NASA is about to crash a spacecraft into an asteroid
NASA is set to slam a spacecraft into a little asteroid on Monday evening in an attempt to redirect it.
Why it matters: The first-of-it-kind mission — called DART — marks the first true test of whether or not NASA will one day be able to push a potentially dangerous asteroid off a collision course with Earth if the need should ever arise.
- "It's quite frankly the first time that we are able to demonstrate that we have not only the knowledge of the hazards posed by these asteroids and comets that are left over from the formation of the solar system, but also have the technology that we could deflect one from a course inbound to impact the Earth," Lindley Johnson, planetary defense officer at NASA, said during a press conference last week.
What's happening: DART's target is Dimorphos, an asteroid moonlet circling the larger asteroid Didymos. (Neither of these asteroids pose a threat to Earth.)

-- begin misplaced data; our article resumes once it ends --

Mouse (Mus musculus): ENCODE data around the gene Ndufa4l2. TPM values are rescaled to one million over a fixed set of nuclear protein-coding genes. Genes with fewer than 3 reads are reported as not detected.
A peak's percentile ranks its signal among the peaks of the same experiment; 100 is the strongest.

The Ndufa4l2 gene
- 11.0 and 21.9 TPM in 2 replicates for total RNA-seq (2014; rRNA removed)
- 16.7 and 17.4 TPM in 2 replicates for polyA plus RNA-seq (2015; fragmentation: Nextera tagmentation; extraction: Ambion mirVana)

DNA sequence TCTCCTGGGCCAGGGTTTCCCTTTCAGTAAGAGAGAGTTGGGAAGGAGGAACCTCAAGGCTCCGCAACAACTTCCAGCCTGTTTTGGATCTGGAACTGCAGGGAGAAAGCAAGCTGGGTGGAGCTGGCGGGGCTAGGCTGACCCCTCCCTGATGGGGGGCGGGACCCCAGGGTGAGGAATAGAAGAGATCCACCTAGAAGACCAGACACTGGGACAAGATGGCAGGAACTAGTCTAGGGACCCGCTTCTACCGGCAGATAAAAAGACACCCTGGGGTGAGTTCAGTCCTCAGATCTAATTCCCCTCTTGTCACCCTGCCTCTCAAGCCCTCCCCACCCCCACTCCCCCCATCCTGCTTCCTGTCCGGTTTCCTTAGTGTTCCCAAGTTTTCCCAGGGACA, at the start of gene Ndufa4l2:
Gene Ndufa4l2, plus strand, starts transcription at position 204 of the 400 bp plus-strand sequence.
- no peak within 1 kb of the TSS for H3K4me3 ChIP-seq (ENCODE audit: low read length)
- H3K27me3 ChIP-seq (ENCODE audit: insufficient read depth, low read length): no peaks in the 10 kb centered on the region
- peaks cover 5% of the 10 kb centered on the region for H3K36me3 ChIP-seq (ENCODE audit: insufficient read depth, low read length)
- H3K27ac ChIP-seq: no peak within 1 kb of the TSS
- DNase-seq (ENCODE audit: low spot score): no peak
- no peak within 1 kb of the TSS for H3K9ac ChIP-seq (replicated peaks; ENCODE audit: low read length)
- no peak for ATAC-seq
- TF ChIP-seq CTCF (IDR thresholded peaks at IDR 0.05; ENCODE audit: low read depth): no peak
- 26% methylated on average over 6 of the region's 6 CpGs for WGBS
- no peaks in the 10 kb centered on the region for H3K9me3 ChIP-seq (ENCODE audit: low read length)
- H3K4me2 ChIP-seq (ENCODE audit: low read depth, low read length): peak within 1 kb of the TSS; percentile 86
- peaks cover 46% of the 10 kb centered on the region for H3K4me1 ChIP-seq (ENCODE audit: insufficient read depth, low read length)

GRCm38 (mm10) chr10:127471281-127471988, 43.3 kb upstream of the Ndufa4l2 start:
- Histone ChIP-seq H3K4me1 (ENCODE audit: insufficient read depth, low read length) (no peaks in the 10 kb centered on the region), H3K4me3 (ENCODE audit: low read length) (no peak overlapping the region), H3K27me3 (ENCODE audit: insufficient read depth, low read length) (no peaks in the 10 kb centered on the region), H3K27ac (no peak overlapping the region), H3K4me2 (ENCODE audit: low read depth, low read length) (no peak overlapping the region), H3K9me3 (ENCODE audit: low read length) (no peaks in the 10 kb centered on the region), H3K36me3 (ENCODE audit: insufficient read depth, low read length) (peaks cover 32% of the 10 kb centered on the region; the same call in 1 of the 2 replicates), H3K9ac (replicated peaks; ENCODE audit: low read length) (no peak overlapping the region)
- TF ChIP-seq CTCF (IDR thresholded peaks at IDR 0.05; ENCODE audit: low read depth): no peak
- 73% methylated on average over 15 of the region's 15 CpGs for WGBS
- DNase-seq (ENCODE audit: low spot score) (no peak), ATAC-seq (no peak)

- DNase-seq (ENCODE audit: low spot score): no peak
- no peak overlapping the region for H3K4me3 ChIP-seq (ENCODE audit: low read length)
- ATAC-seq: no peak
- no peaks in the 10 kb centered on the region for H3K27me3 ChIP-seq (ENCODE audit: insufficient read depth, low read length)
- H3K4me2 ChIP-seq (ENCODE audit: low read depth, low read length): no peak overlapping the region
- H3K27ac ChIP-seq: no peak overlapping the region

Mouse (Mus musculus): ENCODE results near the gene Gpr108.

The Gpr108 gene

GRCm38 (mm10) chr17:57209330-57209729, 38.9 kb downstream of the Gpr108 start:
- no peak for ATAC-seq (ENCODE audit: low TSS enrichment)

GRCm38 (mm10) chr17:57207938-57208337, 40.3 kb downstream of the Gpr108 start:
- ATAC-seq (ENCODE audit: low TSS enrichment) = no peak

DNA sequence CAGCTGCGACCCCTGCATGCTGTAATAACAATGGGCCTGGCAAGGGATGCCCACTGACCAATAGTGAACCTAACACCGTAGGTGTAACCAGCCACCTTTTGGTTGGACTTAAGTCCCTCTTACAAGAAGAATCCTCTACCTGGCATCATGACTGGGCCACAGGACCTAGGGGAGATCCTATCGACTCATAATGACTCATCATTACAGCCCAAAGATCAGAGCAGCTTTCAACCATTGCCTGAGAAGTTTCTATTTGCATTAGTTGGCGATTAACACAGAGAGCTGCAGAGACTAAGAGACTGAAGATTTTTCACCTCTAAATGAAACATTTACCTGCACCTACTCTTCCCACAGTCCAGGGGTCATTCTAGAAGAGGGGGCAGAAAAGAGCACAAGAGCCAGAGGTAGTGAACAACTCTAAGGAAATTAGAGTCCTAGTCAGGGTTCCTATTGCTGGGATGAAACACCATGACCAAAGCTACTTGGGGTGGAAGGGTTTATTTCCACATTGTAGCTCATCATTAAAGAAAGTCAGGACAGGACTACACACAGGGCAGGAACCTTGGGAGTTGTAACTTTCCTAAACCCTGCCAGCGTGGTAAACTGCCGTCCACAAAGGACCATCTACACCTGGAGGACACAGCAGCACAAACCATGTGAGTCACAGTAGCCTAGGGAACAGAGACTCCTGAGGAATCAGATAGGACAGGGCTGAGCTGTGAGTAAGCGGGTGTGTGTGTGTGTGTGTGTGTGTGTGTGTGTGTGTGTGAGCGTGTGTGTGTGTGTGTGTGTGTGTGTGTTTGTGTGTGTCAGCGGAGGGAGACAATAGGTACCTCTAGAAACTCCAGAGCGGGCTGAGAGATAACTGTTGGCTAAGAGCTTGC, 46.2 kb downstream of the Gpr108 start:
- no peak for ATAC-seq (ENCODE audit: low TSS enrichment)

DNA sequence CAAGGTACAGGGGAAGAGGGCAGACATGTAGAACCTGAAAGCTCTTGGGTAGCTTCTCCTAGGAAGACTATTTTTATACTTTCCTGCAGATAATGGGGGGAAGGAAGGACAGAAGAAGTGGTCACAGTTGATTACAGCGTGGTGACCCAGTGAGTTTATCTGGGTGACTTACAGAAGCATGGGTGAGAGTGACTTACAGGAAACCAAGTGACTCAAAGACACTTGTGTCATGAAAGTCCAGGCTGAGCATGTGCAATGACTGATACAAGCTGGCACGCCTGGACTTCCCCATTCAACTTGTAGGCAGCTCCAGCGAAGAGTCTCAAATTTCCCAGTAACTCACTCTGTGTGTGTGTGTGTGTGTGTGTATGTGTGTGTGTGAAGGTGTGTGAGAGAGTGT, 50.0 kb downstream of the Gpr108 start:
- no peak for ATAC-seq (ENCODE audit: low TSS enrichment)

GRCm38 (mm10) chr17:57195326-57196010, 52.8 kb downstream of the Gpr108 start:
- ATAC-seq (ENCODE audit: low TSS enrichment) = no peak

- The probe is expected to collide with Dimorphos at 7:14pm ET on Monday. (You can watch it live on NASA TV here.)
- Scientists will use other telescopes to measure just how much the impact throws off Dimorphos' orbit around Didymos. The Hubble Space Telescope and James Webb Space Telescope will also keep eyes on the system to see if they can observe the impact.
- Mission managers should receive photos from the impactor as it makes its approach to Dimorphos up until it hits the asteroid.
The big picture: So far, city or planet destroying asteroids on collision courses with Earth have been relegated to blockbuster films.
- But it's possible one of those large space rocks could one day be found heading toward our planet.
- NASA's DART mission will provide key data to scientists and engineers about how to potentially scale up the technology to deflect an asteroid if it's ever needed.